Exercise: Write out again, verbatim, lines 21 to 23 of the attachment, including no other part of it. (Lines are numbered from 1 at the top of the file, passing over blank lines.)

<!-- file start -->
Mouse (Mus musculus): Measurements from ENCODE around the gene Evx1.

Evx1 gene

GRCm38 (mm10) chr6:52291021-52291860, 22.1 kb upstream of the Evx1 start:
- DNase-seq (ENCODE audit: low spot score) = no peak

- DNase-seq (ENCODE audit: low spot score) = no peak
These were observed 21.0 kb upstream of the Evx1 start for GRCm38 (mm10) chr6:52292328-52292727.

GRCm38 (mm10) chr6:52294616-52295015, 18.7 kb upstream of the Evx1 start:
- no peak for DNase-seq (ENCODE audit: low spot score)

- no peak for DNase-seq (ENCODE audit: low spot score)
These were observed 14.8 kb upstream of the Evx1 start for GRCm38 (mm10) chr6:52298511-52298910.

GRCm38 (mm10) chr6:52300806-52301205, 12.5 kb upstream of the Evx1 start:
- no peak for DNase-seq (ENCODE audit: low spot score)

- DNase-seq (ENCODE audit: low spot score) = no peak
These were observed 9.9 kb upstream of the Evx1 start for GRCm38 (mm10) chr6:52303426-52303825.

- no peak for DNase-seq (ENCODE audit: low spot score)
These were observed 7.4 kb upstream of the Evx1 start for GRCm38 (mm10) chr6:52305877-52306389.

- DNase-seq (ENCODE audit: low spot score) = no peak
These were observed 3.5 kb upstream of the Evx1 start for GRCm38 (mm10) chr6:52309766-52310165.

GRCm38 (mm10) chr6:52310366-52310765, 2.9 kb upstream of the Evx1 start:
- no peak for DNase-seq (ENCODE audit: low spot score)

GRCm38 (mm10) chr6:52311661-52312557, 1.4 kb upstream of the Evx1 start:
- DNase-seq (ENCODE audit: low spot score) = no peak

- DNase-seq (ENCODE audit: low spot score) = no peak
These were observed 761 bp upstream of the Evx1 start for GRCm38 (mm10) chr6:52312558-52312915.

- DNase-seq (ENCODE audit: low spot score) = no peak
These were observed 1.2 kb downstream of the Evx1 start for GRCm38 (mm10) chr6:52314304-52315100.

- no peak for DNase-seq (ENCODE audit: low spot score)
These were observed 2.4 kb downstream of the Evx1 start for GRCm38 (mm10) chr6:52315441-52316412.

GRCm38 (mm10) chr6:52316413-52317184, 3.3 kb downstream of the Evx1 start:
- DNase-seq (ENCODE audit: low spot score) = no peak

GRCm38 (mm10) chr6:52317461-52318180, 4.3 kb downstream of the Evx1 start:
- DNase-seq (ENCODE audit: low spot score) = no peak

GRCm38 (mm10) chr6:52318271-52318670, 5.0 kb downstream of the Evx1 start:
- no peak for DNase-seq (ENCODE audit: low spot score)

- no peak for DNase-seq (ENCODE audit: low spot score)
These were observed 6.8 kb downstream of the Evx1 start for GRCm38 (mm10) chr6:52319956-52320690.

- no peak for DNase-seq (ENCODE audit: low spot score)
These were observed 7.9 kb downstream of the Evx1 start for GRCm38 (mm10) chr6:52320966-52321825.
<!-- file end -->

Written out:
GRCm38 (mm10) chr6:52311661-52312557, 1.4 kb upstream of the Evx1 start:
- DNase-seq (ENCODE audit: low spot score) = no peak

- DNase-seq (ENCODE audit: low spot score) = no peak